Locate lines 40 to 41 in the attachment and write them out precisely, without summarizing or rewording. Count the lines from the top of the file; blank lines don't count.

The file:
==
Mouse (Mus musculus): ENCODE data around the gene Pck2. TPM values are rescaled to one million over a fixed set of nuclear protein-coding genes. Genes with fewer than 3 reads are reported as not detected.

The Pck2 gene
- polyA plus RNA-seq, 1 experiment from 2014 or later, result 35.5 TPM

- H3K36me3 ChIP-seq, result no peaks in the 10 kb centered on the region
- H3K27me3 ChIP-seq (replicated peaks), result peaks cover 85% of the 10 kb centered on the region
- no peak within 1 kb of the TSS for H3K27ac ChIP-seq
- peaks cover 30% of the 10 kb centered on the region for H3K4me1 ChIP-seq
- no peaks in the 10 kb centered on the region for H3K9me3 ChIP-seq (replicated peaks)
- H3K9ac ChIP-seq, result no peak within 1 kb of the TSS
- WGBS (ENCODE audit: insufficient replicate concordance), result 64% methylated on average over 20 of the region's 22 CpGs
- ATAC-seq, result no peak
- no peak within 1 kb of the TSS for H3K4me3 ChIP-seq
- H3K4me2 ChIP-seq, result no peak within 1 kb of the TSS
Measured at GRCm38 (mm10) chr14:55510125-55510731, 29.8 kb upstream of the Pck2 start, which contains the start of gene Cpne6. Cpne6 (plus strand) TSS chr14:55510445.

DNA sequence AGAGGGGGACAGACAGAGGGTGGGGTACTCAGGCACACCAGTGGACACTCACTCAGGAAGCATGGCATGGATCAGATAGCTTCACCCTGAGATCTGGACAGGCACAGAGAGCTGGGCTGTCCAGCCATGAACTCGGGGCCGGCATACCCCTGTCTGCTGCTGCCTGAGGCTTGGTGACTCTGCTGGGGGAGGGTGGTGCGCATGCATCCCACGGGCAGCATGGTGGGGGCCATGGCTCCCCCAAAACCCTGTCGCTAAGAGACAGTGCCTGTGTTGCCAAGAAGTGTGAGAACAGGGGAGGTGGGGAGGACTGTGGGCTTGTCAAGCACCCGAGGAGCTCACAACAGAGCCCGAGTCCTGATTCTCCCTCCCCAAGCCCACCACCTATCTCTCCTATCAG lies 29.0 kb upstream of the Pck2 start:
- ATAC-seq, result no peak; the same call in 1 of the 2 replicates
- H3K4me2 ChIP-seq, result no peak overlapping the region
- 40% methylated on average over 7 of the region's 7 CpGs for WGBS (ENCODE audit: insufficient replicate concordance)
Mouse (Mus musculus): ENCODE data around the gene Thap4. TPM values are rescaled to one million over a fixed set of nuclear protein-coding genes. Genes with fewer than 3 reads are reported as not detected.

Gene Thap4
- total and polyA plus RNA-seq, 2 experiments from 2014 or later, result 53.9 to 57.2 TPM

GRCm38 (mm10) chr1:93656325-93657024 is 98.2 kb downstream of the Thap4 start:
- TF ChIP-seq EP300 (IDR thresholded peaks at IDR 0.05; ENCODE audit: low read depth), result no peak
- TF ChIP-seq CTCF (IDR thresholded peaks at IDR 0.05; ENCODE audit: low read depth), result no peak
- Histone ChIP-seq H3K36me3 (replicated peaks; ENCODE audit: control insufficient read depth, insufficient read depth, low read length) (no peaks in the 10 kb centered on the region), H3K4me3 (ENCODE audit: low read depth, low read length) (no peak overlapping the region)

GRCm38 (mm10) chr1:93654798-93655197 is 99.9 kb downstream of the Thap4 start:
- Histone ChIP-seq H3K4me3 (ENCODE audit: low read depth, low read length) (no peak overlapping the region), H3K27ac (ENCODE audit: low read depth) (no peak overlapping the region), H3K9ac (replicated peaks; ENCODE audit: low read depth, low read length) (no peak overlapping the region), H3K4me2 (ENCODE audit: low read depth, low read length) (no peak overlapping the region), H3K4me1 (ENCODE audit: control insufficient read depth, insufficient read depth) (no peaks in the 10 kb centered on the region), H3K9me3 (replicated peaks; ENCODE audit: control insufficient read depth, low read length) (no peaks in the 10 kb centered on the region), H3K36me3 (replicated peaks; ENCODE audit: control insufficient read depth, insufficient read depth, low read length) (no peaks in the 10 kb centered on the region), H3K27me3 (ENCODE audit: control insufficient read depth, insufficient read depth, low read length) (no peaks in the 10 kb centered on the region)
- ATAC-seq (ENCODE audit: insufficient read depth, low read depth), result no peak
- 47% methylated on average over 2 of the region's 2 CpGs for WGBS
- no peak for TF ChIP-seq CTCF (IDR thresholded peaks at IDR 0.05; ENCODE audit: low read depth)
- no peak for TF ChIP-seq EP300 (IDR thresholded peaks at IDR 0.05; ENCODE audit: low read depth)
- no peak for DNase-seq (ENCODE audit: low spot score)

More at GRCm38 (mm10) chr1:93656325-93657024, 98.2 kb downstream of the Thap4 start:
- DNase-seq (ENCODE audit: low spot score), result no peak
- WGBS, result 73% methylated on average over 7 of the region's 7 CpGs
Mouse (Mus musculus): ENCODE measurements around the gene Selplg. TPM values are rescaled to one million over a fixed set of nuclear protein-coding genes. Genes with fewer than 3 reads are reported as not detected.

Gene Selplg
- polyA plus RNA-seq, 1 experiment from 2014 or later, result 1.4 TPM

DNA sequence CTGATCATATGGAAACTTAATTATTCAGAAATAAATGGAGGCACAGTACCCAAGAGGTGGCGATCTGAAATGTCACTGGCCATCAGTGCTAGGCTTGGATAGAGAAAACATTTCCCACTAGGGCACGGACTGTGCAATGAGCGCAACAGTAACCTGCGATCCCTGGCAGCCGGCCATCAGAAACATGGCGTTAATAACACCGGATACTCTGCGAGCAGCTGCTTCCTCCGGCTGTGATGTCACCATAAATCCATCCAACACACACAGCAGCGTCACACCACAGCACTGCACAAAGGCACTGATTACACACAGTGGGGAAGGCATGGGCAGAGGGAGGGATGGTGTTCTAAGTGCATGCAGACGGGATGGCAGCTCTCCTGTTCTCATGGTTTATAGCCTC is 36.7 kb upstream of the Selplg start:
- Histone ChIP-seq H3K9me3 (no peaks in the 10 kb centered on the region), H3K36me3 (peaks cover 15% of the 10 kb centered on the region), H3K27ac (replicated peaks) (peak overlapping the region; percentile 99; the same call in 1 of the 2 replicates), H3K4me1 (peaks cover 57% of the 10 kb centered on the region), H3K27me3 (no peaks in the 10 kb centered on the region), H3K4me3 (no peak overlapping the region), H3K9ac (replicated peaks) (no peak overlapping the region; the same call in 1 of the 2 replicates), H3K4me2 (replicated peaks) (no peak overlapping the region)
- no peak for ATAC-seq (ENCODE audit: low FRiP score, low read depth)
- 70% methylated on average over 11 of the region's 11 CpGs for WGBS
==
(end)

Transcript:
- Histone ChIP-seq H3K9me3 (no peaks in the 10 kb centered on the region), H3K36me3 (peaks cover 15% of the 10 kb centered on the region), H3K27ac (replicated peaks) (peak overlapping the region; percentile 99; the same call in 1 of the 2 replicates), H3K4me1 (peaks cover 57% of the 10 kb centered on the region), H3K27me3 (no peaks in the 10 kb centered on the region), H3K4me3 (no peak overlapping the region), H3K9ac (replicated peaks) (no peak overlapping the region; the same call in 1 of the 2 replicates), H3K4me2 (replicated peaks) (no peak overlapping the region)
- no peak for ATAC-seq (ENCODE audit: low FRiP score, low read depth)